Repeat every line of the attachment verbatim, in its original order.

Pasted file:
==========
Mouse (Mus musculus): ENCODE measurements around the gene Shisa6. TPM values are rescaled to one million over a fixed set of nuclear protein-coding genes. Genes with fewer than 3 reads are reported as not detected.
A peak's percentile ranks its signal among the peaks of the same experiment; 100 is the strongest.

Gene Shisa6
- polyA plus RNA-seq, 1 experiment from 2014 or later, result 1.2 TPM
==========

Mouse (Mus musculus): ENCODE measurements around the gene Shisa6. TPM values are rescaled to one million over a fixed set of nuclear protein-coding genes. Genes with fewer than 3 reads are reported as not detected.
A peak's percentile ranks its signal among the peaks of the same experiment; 100 is the strongest.

Gene Shisa6
- polyA plus RNA-seq, 1 experiment from 2014 or later, result 1.2 TPM